The aforementioned Unemployed Unions of the I.W.W. were of the opinion that relief could not solve the unemployed question, and that it was necessary to put the jobless back to work by shortening the working day for all workers to 4 hours. Their policy was the “picketing of industries” to impress upon the employed workers the need for opening the factories to the jobless. To foster the understanding necessary to fulfill their program, they advocated the participation of the unemployed in the strikes of the employed. They did not propose any immediate relief demands, and in actuality the Unemployed Unions were nothing more than agitation committees for the I.W.W. However the U.U. did not grow, and they were later abolished. The unemployed were advised to enter the regular Industrial Unions. Regardless of their special philosophy the Wobblies like all other workers organized or unorganized, participated in all the daily acitivites of the unemployed, demanding and fighting for better relief, even though “relief could not solve the problem.”
Though it is not possible to connect the solidarity between employed and unemployed with the insufficient propaganda of the insignificant unemployment activity of the I.W.W., this solidarity was demonstrated in many strikes during this period, as, for example, in the Detroit Autoworkers strike in January – February 1933, and in the street car conductors strike in Milwaukee in the same year, and in many other instances. This fact is the more remarkable, as, “more than in other countries, it was always comparatively easy in the United States to get unemployed to act as strike breakers“.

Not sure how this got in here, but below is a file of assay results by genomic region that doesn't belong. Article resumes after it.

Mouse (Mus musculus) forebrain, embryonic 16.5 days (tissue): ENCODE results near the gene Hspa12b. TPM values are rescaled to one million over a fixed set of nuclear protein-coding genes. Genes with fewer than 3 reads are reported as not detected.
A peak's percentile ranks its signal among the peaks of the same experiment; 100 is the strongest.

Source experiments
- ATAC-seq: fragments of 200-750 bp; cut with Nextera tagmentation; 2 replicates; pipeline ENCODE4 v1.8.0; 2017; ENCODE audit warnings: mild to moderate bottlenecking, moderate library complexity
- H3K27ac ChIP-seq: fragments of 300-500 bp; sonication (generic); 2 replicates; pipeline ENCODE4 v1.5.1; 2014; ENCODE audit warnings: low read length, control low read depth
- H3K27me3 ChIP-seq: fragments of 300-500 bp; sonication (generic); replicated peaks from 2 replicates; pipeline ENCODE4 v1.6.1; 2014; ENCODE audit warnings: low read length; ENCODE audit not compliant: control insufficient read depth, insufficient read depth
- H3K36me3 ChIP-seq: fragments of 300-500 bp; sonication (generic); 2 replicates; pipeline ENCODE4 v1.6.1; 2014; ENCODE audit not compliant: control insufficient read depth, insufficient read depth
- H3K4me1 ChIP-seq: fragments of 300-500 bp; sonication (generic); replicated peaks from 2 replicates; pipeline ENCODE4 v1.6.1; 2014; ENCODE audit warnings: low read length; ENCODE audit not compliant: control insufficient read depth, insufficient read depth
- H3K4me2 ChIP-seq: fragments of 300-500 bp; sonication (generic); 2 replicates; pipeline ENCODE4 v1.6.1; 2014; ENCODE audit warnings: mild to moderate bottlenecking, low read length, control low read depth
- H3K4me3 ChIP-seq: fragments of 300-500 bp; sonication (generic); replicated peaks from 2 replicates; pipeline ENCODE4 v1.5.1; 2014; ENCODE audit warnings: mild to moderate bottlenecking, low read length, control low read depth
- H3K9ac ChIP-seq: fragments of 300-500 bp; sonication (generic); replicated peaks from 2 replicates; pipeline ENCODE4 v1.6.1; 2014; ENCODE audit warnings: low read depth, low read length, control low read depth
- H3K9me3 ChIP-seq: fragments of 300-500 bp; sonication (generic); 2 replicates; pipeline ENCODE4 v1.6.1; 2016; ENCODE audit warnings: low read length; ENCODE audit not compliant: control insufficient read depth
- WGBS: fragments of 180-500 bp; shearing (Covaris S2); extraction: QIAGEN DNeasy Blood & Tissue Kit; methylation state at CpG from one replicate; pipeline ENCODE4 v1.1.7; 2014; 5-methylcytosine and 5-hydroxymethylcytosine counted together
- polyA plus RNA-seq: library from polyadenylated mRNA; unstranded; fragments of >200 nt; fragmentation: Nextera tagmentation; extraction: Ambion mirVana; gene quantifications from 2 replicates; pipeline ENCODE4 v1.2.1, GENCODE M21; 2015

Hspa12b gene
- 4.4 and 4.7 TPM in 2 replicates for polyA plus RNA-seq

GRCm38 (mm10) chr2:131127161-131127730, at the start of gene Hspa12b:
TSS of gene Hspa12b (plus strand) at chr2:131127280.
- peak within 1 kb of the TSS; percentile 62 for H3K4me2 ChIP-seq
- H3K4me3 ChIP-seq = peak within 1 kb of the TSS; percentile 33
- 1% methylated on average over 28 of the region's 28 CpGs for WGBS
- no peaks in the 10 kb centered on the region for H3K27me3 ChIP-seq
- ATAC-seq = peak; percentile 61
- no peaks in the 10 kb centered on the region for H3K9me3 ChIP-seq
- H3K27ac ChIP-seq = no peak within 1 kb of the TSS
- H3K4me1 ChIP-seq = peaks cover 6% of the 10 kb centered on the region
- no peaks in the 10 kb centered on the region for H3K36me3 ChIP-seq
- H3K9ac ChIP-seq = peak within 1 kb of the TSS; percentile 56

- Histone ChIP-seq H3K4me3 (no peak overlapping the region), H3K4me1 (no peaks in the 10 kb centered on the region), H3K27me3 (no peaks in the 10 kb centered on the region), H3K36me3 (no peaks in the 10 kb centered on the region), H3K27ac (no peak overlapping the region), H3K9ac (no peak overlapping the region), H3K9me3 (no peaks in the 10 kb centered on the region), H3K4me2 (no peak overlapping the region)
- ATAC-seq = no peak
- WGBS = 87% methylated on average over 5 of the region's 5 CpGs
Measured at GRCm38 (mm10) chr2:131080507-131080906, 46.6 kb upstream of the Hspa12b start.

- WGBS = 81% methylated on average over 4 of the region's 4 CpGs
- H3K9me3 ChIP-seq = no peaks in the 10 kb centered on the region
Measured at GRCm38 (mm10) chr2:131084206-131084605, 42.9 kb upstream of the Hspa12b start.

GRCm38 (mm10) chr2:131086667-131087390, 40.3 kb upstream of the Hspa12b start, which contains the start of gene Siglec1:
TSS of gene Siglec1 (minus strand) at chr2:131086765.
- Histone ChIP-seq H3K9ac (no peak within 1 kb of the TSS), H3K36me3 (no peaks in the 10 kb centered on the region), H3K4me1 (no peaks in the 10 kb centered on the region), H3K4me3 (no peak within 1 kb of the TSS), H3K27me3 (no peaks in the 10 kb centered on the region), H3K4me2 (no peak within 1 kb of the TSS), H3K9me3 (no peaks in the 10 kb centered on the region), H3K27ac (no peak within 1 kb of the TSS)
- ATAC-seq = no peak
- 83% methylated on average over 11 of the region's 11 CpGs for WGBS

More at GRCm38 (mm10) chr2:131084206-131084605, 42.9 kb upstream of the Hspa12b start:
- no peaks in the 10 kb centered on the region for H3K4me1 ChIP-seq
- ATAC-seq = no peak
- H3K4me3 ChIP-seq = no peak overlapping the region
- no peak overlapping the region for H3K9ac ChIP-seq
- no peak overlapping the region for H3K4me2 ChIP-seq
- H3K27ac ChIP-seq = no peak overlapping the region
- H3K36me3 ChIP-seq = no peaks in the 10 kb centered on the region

Since the first beginnings of the organized unemployed movement, attempts were made towards national coordination. In November 1932 the Unemployed Citizen League of St. Louis and the Chicago Workers Committee on Unemployment called a conference in Chicago, out of which resulted the first national Federation of Unemployed Workers Leagues. 44 delegates from 30 different organizations from Illinois, Ohio, Missouri, Michigan, Iowa, New York and Texas were represented. They rejected, although not very consistently, the various self-help schemes, and demanded unemployed insurance, adequate relief in form of cash allotments, prevailing wage rates for workers on public projects, and the right to grievance committees. Besides these immediate demands, there was a rather vague declaration in favor of Socialism as a permanent solution for the ills of the time. The Federation claimed 150,000 members, though these claims are not provable. Although the majority of the federated organizations were influenced either by the C.P. or S.P. ideas, or by still more reactionary ideologies, some of the smallers units were orientated towards a more consistent proletarian attitude. Especially noticeable here was the Workers League of Chicago. This organization, not controlled by any political party although it had communistically orientated members in its ranks, resulted from spontaneous meetings of unemployed, who at and near relief stations protested against the insufficiency of relief rations. Their program was concentrated upon direct demands for the momentary needs of the unemployed, and advocated the necessity of concerted action of all the jobless, regardless of party interests. Although this organization could not organize more than a few thousand members, its attitude won it a broad following among the unemployed. It activized the workers in more fruitful directions by helping to avoid political bickering, and frustrating to a certain extent the struggle of the parties for domination in the unemployed field. It helped considerably in bringing about large-scale actions, powerful mass demonstrations, which enforced the withdrawals of relief cuts. The Workers League of Chicago was largely responsible for the creation of the first National Federation, but it was also the main reason for the collapse of that organization. The S.P. and C.P. soon recognized that it would be impossible for them to control the National Federation, because of the existence of the Workers League. After Browder and Benjamin had convinced themselves by a visit to the Chicago Executive that it was impossible to change the balance of power position of the Workers League in the Federation, they decided, that had already also been decided by the S.P., to end the life of the Federation by withdrawing from it. Later, in the East, the now defunct Conference for Progressive Labor Action had succeeded in forming unemployed organizations, or in gaining control of others which already existed, and which had been in loose connection with the Chicago Federation. These connections were severed in order to form a new national federation together with the U.C. of the C.P., an organization which was soon again dissolved, till, in 1936, the W.C. of the S.P., which previously had changed its name into Workers Alliance of America (WA), combined with the much disintegrated U.C. Today, the Workers Alliance is the only unemployed organization of any importance, although smaller groups here and there still function independently without, however, differing essentially from the W.A. and its activities.